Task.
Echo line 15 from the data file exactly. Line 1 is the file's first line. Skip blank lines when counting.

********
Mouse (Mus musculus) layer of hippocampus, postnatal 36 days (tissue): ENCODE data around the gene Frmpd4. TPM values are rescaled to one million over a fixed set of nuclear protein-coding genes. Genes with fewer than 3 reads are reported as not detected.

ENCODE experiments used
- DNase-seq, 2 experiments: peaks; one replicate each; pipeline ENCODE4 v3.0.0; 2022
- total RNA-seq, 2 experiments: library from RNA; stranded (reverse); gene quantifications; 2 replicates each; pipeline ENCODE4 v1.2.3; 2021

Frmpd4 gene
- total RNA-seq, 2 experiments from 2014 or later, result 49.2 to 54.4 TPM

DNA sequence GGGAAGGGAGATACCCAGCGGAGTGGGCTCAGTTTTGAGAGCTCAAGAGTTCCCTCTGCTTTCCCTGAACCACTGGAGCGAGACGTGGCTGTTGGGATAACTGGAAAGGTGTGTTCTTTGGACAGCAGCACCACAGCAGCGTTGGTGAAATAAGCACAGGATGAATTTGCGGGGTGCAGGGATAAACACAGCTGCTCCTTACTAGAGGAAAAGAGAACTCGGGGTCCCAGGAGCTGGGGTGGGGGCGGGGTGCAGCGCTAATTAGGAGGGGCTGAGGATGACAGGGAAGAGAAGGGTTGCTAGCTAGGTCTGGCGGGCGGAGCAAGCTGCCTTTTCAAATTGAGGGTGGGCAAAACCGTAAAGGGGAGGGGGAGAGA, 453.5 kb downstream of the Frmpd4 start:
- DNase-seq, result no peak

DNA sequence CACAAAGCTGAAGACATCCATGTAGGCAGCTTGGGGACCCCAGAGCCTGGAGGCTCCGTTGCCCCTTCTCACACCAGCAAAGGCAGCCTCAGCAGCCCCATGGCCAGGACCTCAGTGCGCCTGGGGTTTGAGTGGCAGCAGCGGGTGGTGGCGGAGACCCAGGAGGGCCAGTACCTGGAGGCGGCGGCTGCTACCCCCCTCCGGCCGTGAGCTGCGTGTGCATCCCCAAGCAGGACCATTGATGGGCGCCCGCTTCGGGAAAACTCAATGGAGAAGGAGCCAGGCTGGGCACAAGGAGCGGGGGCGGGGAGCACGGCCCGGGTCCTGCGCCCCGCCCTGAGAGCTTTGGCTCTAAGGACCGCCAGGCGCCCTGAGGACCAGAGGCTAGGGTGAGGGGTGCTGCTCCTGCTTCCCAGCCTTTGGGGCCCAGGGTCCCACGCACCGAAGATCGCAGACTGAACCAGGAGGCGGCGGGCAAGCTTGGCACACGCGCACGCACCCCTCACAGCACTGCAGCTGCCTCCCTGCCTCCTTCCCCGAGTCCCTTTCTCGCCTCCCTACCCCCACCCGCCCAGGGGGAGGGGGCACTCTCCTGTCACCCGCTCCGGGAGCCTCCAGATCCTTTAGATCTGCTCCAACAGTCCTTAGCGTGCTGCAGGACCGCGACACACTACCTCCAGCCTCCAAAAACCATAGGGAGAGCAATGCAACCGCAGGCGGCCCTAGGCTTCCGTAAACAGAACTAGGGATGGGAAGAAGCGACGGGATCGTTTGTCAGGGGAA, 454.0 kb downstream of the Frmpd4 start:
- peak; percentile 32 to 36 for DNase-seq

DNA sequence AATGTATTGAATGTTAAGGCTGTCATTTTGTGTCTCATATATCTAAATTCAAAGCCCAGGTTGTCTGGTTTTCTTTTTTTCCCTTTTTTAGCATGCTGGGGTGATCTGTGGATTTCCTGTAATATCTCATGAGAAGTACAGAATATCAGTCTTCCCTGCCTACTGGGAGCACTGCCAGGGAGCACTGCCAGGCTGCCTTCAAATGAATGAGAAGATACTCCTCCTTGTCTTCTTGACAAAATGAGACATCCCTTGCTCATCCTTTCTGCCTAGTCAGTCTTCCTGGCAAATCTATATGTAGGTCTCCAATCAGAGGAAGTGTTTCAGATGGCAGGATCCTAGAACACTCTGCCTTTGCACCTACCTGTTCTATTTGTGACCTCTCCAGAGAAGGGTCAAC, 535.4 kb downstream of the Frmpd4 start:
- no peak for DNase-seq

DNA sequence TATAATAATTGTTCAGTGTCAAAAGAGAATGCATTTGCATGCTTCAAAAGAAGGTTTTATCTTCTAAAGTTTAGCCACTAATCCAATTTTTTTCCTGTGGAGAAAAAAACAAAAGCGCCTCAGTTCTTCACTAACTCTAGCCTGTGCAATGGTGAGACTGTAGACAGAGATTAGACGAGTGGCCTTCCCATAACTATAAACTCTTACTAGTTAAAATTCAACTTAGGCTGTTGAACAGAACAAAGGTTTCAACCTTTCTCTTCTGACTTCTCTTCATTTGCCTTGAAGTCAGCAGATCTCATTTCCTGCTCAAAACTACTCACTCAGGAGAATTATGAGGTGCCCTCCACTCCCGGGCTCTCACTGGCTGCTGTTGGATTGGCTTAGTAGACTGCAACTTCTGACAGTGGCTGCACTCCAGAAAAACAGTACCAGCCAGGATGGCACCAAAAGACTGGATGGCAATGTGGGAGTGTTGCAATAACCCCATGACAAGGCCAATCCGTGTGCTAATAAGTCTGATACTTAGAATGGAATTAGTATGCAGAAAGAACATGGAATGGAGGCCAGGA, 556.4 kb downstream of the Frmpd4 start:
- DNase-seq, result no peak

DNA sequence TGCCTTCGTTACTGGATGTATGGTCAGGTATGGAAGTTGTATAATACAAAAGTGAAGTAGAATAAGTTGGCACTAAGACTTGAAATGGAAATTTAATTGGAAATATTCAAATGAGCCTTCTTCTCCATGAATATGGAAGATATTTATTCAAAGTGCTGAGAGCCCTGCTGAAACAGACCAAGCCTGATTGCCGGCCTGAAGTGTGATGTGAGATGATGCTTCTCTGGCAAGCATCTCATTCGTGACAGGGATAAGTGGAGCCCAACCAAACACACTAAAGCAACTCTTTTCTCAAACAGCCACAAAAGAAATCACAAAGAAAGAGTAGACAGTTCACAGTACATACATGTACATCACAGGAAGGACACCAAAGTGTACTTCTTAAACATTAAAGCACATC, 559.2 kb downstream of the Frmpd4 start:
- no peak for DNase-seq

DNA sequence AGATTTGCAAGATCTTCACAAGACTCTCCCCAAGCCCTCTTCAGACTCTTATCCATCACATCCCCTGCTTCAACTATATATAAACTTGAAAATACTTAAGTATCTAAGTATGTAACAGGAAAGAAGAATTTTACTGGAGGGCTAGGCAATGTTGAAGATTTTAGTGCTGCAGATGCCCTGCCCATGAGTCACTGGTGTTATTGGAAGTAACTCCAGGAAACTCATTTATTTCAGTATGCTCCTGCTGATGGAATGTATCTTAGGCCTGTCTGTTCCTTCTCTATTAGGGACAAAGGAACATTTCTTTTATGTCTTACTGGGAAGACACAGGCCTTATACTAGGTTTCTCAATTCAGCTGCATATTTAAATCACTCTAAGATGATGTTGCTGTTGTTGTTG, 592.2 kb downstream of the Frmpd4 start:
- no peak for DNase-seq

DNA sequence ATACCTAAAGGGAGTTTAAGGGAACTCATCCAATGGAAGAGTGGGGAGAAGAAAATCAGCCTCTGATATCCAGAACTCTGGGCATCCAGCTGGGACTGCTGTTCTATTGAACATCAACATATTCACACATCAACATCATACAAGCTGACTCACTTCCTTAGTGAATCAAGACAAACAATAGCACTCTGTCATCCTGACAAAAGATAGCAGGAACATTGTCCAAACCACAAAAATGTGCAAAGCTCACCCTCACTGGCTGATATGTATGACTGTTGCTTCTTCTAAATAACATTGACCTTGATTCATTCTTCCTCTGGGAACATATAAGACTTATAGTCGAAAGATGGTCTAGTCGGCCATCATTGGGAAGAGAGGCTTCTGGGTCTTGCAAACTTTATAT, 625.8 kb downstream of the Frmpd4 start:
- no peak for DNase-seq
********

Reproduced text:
DNA sequence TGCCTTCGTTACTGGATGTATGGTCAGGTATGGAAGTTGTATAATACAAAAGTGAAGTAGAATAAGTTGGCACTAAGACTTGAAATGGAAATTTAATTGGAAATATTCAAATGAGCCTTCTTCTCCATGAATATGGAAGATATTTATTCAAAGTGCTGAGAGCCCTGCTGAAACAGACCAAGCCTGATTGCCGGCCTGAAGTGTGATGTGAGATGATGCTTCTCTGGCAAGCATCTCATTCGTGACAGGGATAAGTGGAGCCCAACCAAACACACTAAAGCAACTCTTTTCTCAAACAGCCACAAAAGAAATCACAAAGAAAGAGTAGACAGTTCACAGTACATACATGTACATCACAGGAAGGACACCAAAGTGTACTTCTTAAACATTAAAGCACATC, 559.2 kb downstream of the Frmpd4 start: